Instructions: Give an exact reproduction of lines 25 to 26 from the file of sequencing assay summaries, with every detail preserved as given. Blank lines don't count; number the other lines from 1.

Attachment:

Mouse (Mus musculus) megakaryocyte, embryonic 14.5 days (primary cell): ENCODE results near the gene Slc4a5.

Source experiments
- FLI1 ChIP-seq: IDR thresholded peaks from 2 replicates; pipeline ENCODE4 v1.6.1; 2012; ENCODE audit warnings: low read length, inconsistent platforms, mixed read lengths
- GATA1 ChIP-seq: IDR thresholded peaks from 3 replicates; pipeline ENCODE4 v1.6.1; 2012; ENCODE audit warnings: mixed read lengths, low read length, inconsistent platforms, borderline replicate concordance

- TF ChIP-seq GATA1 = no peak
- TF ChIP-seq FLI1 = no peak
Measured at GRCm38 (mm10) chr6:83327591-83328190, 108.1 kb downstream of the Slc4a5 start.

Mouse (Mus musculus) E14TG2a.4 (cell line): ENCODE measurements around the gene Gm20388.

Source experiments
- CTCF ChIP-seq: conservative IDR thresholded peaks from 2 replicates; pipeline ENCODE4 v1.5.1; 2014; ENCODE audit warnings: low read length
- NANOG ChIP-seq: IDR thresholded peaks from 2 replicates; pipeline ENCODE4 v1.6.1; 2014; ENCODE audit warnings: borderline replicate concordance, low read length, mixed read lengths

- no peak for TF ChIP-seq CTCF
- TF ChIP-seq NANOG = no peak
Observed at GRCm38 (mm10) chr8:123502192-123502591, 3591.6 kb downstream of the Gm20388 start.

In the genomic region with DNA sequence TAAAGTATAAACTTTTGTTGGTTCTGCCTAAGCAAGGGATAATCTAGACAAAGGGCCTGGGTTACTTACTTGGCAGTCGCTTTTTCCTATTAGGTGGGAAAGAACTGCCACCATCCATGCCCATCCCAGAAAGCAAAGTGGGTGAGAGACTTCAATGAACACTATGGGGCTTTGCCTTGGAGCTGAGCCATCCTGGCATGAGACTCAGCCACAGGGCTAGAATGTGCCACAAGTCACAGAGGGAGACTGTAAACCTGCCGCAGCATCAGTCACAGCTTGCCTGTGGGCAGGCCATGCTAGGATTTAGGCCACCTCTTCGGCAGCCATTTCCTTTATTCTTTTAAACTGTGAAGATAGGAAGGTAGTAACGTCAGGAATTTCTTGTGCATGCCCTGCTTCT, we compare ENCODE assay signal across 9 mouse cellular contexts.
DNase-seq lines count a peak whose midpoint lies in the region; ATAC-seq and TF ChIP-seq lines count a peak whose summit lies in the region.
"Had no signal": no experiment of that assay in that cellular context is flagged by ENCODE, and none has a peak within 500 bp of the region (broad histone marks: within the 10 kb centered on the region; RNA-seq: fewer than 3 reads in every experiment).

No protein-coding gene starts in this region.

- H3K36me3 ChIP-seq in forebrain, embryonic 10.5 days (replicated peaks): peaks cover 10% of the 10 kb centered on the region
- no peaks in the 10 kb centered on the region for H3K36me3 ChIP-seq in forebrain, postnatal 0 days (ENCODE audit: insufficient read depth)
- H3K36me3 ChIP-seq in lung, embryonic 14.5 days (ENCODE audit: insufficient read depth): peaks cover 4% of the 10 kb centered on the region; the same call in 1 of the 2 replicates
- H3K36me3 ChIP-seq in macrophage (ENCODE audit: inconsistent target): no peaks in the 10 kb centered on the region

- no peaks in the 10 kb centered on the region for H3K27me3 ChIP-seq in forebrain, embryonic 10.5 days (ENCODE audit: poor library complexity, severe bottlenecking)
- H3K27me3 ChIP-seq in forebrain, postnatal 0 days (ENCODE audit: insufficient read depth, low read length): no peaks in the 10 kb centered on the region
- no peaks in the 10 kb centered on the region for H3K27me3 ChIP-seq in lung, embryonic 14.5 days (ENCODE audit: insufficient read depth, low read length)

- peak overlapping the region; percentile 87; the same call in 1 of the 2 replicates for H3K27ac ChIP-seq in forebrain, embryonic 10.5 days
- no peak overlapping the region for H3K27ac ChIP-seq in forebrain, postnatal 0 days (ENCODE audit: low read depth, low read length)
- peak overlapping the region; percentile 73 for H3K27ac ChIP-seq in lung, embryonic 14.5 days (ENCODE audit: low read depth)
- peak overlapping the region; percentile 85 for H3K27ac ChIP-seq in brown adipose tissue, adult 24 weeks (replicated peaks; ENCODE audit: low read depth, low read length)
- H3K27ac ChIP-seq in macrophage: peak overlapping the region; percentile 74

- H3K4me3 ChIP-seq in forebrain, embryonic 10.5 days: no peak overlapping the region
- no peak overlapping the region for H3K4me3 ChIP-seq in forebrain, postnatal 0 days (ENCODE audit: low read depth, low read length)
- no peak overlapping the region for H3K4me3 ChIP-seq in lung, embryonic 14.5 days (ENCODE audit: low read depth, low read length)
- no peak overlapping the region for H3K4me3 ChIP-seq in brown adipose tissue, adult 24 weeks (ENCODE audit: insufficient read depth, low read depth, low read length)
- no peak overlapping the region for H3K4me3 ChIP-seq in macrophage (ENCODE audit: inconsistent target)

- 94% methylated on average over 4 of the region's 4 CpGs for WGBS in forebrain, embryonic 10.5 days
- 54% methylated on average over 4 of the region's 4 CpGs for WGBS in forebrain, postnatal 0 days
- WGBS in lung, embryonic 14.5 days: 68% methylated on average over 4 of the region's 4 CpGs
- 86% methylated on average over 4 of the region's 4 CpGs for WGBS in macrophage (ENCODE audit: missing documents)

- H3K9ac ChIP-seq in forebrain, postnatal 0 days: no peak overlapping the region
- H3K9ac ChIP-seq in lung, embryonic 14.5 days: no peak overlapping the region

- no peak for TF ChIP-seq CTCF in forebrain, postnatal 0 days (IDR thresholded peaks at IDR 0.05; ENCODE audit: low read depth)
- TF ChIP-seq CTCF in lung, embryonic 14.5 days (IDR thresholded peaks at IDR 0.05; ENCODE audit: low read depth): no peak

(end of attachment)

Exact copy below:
- no peaks in the 10 kb centered on the region for H3K27me3 ChIP-seq in lung, embryonic 14.5 days (ENCODE audit: insufficient read depth, low read length)

- peak overlapping the region; percentile 87; the same call in 1 of the 2 replicates for H3K27ac ChIP-seq in forebrain, embryonic 10.5 days